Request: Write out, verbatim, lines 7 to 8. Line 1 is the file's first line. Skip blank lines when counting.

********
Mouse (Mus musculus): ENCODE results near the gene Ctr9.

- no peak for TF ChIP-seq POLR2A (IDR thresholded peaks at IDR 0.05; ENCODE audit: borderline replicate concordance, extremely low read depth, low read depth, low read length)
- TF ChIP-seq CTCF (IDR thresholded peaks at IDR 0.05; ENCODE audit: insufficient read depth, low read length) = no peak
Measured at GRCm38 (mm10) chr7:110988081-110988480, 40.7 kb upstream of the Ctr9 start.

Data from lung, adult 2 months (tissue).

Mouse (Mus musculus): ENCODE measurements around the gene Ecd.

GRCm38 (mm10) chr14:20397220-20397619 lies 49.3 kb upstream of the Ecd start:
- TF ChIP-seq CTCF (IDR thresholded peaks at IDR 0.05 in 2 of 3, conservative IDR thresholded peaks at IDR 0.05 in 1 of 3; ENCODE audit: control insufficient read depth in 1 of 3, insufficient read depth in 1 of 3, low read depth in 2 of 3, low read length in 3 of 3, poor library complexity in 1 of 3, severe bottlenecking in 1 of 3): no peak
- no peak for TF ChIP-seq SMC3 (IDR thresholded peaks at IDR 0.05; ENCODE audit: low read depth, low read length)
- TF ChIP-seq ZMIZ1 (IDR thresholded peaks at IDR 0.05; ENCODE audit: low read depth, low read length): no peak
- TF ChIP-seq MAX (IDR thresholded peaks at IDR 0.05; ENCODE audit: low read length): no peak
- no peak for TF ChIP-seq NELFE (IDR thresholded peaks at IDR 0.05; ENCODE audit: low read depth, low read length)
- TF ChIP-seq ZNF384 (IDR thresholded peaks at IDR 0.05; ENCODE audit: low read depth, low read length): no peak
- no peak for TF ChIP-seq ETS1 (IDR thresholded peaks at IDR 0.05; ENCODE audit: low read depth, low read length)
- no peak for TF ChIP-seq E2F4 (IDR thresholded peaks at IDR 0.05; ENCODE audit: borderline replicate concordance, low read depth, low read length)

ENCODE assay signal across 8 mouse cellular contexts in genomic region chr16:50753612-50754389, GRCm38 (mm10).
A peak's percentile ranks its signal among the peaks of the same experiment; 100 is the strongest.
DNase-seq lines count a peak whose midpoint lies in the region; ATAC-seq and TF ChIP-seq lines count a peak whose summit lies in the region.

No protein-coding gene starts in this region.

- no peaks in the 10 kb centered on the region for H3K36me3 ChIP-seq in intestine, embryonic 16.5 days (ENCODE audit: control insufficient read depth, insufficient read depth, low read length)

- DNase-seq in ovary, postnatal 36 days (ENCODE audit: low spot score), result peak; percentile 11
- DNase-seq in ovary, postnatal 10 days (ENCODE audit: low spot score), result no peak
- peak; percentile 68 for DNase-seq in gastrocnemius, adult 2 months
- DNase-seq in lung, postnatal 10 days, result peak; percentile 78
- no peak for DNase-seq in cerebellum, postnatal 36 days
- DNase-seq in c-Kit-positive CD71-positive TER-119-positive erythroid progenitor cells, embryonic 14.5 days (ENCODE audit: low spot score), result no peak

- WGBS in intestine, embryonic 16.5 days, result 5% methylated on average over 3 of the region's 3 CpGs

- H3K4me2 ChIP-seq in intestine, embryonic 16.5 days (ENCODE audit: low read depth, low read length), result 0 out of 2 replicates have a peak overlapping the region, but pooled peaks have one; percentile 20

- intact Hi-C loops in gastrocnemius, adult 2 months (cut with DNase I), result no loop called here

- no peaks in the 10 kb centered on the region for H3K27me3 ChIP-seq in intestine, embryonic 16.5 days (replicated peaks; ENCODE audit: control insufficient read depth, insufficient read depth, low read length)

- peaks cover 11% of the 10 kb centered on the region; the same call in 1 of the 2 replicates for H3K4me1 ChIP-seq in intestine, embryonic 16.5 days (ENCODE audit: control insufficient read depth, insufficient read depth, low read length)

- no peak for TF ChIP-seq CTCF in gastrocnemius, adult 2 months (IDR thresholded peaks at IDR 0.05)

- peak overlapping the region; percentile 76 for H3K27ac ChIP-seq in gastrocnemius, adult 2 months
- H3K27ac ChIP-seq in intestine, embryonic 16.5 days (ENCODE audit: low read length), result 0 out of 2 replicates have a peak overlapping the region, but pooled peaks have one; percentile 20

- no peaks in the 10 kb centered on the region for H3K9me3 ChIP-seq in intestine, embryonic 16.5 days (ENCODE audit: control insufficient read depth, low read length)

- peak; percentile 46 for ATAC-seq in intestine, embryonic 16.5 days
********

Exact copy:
GRCm38 (mm10) chr14:20397220-20397619 lies 49.3 kb upstream of the Ecd start:
- TF ChIP-seq CTCF (IDR thresholded peaks at IDR 0.05 in 2 of 3, conservative IDR thresholded peaks at IDR 0.05 in 1 of 3; ENCODE audit: control insufficient read depth in 1 of 3, insufficient read depth in 1 of 3, low read depth in 2 of 3, low read length in 3 of 3, poor library complexity in 1 of 3, severe bottlenecking in 1 of 3): no peak